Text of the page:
On Friday, 74-year-old grandmother Gloria Scott testified before state lawmakers about the December 2017 incident in which then LSU star running back Derrius Guice harassed her while she sat at her security post inside the Mercedes-Benz Superdome, where she worked part-time for the New Orleans Saints, and on this day was working the state high school football playoffs.
As reported by USA Today, Scott testified that Guice and friends approached Scott at Elevator 8 in the stadium's Bunker G, before Guice said the following: “I like to f--- women like you, you older women, because y'all know y'all like us young men to f--- y'all. And, you know you want this body.” As he said this, a grinning Guice was rubbing his own body, including his genitals. This continued for minutes, despite Scott's instructions for them to leave her alone.
Scott complained to LSU athletic department administrators, the school’s student accountability director, and directly to Guice’s head coach, Ed Orgeron — but nothing happened, according to Scott. Guice was never disciplined by the school, despite being accused of sexual misconduct three times before this incident, according to USA Today.
She remained silent for years until her episode of victimization surfaced in the 148-page Husch Blackwell report on Louisiana State University athletics released earlier this month.
Administrators told Scott that Guice was probably just kidding, that he came from a broken home and that she should just accept his apology. When she demanded he face discipline by sitting out the 2017 Citrus Bowl, Scott said school officials ignored her and then ultimately called her to say nothing would happen, USA Today reported. It was her word against his.
“I felt that not playing in that game would hurt him more than anything,” Scott told USA Today. “Because if it was my son or my grandsons, and I knew he did that, and they were playing sports, I personally myself would make sure they didn’t play.
“I didn’t think I was asking too much.”
LSU had hired Husch Blackwell in November to investigate its handling of sexual misconduct cases, in response to investigative reporting by USA Today.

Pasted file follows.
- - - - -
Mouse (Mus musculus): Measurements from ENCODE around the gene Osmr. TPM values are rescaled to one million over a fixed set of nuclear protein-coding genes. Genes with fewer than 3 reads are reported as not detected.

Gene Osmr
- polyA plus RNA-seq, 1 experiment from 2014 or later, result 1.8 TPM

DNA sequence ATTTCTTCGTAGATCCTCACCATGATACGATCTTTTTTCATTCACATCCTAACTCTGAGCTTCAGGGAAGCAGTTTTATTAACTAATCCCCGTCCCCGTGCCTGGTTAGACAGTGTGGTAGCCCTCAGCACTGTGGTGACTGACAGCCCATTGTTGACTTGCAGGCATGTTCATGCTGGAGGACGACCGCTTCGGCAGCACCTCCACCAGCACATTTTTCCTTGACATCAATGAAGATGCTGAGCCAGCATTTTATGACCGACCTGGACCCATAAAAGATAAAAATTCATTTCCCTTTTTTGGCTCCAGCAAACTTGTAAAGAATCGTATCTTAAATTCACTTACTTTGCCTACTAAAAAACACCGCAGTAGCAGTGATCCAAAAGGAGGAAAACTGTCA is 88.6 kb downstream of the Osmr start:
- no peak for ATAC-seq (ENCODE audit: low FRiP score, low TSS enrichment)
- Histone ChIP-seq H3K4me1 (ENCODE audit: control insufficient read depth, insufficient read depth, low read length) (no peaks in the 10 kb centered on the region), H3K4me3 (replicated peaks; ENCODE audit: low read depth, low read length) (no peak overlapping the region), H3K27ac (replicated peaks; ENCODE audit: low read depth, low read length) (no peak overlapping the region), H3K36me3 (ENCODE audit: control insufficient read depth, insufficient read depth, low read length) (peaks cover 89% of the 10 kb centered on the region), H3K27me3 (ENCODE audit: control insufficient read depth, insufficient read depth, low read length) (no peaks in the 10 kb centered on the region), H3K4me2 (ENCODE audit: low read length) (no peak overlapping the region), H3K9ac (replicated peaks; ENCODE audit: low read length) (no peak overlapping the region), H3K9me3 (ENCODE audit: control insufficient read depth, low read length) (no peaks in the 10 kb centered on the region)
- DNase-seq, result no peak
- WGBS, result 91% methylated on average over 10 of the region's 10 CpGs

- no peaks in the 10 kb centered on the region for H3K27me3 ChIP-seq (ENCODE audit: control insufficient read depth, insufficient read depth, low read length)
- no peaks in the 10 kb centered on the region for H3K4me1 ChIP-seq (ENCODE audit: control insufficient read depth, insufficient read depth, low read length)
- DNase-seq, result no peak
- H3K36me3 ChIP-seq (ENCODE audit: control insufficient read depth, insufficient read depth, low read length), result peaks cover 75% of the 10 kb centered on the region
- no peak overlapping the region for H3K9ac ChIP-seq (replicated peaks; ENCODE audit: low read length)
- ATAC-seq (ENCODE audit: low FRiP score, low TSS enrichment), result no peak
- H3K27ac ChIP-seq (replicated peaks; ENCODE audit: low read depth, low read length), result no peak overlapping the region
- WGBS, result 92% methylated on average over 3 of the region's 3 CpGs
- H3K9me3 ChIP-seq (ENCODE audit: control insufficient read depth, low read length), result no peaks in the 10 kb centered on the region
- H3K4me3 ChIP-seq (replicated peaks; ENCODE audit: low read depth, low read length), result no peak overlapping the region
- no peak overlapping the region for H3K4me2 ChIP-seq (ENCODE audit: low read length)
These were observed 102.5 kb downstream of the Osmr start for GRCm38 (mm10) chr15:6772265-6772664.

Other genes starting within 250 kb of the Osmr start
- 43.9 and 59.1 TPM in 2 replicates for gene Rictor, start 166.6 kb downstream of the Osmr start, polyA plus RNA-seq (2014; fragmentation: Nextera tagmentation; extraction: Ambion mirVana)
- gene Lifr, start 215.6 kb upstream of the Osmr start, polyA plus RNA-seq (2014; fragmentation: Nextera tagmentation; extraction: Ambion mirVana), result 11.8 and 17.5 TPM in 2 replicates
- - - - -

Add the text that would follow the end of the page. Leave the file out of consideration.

Scott choked back tears Friday as she testified before the Louisiana Senate Select Committee on Women and Children about the incident and the school’s handling of it. The committee has been holding hearings on the school’s failure to comply with Title IX requirements to report and investigate incidents of sexual misconduct.
“December this year is going to be four years ago it happened,” Scott told USA Today. “It’s just like it was yesterday. I don't know, maybe I might not never get over this until I die. And I'm serious.”
In his interview with Husch Blackwell, Orgeron denied having direct communications with Scott. Orgeron said senior associate athletic director Miriam Segar “told us about the incident,” and Segar, deputy athletic director Verge Ausberry and an attorney for the Baton Rouge law firm Taylor Porter “did an investigation.”
Orgeron lied to investigators about not speaking to Scott, she and her granddaughter told USA Today. The granddaughter, who requested anonymity for fear of retaliation by her employer, said she was listening when Orgeron talked to her grandmother on speakerphone.
“Coach O is telling a lie,” Scott said. “He's not telling the truth. I don't have no reason to lie. I know who I was talking to. He knows he talked to me.”
Husch Blackwell investigators did not contact Scott about her complaint, nor was she aware that LSU had documented it. She learned about it after her granddaughter saw a reference to it on Twitter and recognized the unnamed 70-year-old woman in the report as her grandmother.
As shocking as this incident was, it represented the second encounter between Scott and Guice. In September of that same year, Guice was slow to vacate the Superdome at Scott's request after LSU hosted Brigham Young there.